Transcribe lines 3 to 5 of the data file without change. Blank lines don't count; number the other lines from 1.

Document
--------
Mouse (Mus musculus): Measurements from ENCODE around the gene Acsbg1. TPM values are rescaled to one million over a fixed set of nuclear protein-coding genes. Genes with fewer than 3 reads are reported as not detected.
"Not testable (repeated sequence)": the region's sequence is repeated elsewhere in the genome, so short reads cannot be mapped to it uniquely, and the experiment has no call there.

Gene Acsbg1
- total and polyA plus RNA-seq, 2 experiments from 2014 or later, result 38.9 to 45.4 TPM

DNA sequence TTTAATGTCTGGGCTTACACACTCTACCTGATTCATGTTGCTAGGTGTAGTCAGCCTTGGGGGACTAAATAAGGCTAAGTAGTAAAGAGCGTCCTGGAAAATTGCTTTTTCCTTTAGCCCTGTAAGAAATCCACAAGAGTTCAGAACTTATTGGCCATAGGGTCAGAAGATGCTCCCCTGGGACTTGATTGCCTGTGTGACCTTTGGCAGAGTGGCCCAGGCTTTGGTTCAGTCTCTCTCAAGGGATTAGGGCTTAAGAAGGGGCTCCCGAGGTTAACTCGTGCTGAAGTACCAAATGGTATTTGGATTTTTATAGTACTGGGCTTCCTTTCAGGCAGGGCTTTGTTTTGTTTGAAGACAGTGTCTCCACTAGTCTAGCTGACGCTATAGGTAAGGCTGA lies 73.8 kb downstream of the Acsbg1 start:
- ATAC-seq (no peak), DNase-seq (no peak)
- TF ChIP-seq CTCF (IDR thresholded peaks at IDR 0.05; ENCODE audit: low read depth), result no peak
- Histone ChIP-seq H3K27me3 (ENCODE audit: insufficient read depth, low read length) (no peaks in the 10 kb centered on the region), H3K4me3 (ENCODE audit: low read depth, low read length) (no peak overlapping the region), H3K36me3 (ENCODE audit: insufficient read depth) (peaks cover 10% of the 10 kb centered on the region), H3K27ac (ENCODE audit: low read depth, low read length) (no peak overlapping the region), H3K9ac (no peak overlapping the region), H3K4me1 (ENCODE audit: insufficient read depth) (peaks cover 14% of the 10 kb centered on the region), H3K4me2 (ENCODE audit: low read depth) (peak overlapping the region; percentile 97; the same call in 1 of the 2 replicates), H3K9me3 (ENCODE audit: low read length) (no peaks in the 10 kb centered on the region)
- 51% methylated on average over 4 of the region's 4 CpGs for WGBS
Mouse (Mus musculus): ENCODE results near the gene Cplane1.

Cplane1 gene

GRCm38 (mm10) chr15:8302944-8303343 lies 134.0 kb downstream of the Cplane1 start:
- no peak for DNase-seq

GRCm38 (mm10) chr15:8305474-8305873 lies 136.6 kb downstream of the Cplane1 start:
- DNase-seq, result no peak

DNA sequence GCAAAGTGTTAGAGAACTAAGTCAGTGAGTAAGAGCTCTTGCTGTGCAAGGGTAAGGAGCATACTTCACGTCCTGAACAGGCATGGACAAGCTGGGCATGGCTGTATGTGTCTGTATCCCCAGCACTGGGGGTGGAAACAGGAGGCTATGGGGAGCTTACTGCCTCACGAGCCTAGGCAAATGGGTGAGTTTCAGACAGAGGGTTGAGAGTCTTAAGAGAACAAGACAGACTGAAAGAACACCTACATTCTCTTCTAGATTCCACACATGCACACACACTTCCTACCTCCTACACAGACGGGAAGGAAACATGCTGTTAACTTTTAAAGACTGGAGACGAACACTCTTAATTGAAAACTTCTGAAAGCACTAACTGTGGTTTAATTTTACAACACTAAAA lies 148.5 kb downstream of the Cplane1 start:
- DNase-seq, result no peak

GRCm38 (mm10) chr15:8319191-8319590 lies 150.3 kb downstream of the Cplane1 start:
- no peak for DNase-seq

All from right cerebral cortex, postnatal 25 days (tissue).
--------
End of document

Gene Acsbg1
- total and polyA plus RNA-seq, 2 experiments from 2014 or later, result 38.9 to 45.4 TPM

DNA sequence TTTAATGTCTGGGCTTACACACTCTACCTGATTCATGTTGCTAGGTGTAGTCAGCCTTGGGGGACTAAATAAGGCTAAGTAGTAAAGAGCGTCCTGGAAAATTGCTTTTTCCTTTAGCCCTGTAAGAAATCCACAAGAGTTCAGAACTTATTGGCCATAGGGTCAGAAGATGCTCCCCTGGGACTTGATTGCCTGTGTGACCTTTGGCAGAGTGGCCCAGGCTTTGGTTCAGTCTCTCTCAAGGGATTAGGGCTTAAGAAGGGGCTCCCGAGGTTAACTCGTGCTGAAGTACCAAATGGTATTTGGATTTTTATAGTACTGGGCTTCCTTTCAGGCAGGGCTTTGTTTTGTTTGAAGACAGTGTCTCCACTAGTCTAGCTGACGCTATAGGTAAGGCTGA lies 73.8 kb downstream of the Acsbg1 start: